The winter solstice finds pilgrims from all over Europe streaming towards the small Adriatic village of Prosecco. It's the 16th century and, led by the local Guild of Fools, villagers are preparing for a great annual holiday pageant which will mark the turning of the year.
Soon the stars will come out, the moon will rise and the music and singing will start. Mysterious visitors will arrive from the East. With the sun, moon and stars in delicate balance, and three Fools in charge of the transition to the New Year, what could possibly go wrong?
Have a look at this year's program.
More photos and a blog entry by Cari Ferraro.
Thank you to all who attended The 27th Annual Christmas Revels.
The village of Prosecco, where we've located the action of this year's Revels, is a tiny town about seven kilometers north of the Adriatic port of Trieste. While Prosecco itself is rumored to be the source of the grape that lends its name to the celebrated sparkling Italian wine, its main distinction in 1520 would have been its location. The village stood astride the road leading to Trieste, one of the busiest trading ports of the Eastern Hapsburg empire. It was also a landmark for the Silk route for trade with the far east.
It is easy to imagine a festival in this region including songs and dances from all over Europe. While the basic culture would have been what we now consider Italianate, there was of course no country of Italy at this time, and even the nearest city state, Venice, occupied the Eastern shores of the Adriatic only sporadically. But merchants and tradespeople from Austria, Prussia, Hungary, and even parts of western Europe would have poured through this area en route to Adriatic and Mediterranean ports of call. In addition to the varied cultural influences of the Germanic and Eastern European peoples, the villagers of Prosecco would have had significant contact with their Balkan neighbors. The modern country of Slovenia is only a few kilometers to the east, and Dalmatia a bit to the South. Here's a 20th century map.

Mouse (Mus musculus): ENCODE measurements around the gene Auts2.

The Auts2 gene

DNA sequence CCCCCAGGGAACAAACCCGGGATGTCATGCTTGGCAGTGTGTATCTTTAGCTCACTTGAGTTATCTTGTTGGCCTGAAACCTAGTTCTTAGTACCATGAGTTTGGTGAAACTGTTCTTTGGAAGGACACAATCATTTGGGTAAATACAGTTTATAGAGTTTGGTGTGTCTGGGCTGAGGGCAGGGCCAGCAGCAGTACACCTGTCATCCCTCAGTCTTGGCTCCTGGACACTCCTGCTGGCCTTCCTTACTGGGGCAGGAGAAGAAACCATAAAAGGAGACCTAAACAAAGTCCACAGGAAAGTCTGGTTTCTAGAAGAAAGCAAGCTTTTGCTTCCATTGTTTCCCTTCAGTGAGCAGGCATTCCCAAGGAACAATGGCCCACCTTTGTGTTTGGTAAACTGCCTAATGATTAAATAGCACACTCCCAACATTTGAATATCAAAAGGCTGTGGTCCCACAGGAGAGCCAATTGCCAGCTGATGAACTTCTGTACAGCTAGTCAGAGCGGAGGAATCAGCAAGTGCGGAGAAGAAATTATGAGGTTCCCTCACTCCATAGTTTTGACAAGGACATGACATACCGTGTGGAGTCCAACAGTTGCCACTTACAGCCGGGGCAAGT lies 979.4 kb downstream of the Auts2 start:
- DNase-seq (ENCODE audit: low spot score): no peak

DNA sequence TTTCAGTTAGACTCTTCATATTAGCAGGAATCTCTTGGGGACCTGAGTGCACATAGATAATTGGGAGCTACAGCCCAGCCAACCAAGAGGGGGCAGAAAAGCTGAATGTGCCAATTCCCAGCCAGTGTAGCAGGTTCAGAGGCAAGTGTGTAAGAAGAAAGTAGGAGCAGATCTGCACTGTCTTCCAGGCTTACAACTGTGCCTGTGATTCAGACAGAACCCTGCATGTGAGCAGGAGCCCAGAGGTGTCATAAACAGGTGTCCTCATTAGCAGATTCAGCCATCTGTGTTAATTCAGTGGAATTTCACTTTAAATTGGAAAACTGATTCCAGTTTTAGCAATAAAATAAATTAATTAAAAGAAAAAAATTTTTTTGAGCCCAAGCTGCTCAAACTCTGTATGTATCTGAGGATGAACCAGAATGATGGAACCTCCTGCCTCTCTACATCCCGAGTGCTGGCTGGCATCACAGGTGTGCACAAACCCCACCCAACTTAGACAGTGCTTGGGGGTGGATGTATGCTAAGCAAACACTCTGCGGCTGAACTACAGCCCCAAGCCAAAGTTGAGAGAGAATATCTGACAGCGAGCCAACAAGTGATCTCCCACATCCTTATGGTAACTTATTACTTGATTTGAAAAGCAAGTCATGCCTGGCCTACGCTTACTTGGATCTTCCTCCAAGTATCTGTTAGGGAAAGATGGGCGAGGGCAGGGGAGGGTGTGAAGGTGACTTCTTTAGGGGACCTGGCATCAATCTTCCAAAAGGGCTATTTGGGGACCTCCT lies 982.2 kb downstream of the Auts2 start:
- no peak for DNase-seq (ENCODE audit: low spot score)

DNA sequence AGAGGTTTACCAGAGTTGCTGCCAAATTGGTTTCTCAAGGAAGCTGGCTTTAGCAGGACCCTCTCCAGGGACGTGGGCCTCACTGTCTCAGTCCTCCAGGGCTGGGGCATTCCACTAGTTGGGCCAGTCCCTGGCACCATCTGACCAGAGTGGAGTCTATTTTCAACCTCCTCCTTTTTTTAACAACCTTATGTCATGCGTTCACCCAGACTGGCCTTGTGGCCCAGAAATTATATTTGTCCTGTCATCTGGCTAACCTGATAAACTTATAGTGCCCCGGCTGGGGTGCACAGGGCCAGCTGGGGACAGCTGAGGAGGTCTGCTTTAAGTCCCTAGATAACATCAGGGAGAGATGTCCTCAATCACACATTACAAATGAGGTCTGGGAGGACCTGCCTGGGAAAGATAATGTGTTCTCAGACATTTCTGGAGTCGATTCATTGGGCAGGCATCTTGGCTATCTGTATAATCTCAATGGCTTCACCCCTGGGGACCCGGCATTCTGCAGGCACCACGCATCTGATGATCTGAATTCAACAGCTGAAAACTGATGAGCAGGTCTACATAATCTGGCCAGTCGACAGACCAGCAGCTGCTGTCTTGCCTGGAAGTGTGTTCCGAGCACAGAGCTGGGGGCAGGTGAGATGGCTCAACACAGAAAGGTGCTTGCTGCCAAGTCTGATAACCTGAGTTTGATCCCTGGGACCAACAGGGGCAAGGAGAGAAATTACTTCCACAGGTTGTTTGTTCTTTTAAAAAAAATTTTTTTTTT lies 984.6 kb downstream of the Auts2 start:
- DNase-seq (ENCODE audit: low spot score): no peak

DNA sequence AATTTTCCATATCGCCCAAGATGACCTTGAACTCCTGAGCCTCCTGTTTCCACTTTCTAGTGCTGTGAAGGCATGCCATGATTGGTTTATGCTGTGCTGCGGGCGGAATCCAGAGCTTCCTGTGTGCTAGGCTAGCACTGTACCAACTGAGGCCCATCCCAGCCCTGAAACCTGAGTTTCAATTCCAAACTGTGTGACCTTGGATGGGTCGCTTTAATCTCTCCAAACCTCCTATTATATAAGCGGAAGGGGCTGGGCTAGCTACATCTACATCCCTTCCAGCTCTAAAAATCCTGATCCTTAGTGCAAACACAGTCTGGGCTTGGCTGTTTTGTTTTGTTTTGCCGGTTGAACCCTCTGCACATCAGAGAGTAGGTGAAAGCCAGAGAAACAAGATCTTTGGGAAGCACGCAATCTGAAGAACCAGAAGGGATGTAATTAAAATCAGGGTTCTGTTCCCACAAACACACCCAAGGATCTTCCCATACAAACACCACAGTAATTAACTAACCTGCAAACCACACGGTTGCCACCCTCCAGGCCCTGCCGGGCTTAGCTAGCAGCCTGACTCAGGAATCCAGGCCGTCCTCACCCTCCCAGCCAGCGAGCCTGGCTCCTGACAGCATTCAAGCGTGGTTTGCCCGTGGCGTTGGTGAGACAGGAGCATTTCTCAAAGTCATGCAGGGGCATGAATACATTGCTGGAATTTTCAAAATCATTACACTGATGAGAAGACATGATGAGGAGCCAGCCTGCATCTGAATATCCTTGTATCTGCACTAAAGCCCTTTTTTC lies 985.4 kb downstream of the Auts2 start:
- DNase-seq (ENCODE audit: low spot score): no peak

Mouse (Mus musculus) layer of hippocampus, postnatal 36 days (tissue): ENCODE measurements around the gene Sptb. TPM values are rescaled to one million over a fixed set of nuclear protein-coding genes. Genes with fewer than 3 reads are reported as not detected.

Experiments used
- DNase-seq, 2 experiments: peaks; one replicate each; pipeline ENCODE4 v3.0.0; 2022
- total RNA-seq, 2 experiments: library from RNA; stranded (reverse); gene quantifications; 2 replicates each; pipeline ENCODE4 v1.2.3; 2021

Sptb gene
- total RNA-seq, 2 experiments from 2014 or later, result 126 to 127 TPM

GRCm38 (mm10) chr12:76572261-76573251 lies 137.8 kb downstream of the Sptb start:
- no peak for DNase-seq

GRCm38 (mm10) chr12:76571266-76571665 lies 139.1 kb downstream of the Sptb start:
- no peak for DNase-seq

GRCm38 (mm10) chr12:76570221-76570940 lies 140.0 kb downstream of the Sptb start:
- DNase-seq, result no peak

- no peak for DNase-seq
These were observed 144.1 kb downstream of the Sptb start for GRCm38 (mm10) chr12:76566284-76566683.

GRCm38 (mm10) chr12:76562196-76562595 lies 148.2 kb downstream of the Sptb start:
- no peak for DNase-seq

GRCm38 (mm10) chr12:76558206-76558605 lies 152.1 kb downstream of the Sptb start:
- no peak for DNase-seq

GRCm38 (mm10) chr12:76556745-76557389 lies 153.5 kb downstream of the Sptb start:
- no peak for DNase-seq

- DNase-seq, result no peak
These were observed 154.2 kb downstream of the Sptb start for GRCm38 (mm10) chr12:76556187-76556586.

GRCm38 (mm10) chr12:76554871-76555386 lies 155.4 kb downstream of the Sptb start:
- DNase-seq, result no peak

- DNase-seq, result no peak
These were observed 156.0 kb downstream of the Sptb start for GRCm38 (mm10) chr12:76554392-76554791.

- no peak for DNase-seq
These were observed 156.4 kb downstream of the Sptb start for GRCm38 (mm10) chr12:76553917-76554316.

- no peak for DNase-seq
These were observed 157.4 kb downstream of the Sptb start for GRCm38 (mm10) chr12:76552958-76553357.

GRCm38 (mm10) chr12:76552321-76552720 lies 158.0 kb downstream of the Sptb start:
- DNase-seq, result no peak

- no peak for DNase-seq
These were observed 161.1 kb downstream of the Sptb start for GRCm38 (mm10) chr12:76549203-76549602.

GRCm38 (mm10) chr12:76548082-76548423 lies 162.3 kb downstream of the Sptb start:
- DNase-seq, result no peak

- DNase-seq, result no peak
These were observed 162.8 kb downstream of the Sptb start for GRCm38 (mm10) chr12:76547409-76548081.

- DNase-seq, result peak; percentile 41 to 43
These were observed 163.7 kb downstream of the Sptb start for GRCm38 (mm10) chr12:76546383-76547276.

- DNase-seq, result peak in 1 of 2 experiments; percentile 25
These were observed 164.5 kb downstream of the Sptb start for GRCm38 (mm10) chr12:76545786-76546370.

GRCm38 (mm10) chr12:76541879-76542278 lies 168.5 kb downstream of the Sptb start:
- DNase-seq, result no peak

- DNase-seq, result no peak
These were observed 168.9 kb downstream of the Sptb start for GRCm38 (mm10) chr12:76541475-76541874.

And so we take advantage of location and history to bring you a setting in which a rich blend of cultures can appear, coexist and play off of each other. We envisage a Solstice celebration that perhaps never was, but certainly could have been, and which the Revels will bring to magical life onstage.
California Revels is pleased to welcome aboard three extremely accomplished performers to play the roles of the Celestial Fools. They are named for the Sun, the Moon and the Stars, or in their Italian guises:
Jeff has a long history as one of the preeminent clowns and clowning mentors in the Bay area. A veteran of circuses from Ringling Brothers to Cirque du Soleil, he is a pioneer in bringing clowns into medical settings to promote the curative effects of comedy. Find out more about Jeff.
An accomplished street musician and busker, she is a living cartoon character and Circus Finelli's go-to percussionist. Her comedy is reminiscent of the golden age of silent films, with a touch of breakdancing thrown in. Mahsa brings her mimetic skills to the silent role of the Moon fool. See more photos here.
The role of Stella, the Star Fool requires quick repartee and acrobatic skills, both of which Tristan has in abundance. In addition to circus performing, Tristan can often be seen on Bay Area stages in a variety of dramatic roles. Here's a video of Tristan in action.
Comprised of founder Julie Graffagna, Bridget Boyle and Leslie Bonnet, The True Life Trio is highly acclaimed and widely recognized for their authentic and innovative presentation of Balkan and other folk traditional music. All three singers have roots in the legendary Kitka Ensemble, and are joined by Dan Auvil, percussionist for another of Julie's ensembles, Janam. Would you like to hear True Life perform?
Choosing and arranging music for a Revels is an extremely complex and challenging process. In Oakland, we are fortunate to have the services of two very accomplished musical experts, Fred Goff and Shira Kammen.
Fred has been the Musical Director for California Revels continuously since the late '80's. He brings to bear his extensive knowledge of composers and composition in researching and arranging music for the Revels choruses and the Brass ensemble as well. Fred also participates in production as a lead singer in the Adult chorus, frequently performing solos and in small ensembles. This year he will resume his role as audience leader. teaching and leading the Sicilian Piper's Carol, and Veni, Veni Emmanuel as well as the customary Dona Nobis Pacem and Sussex Mummers' Carol.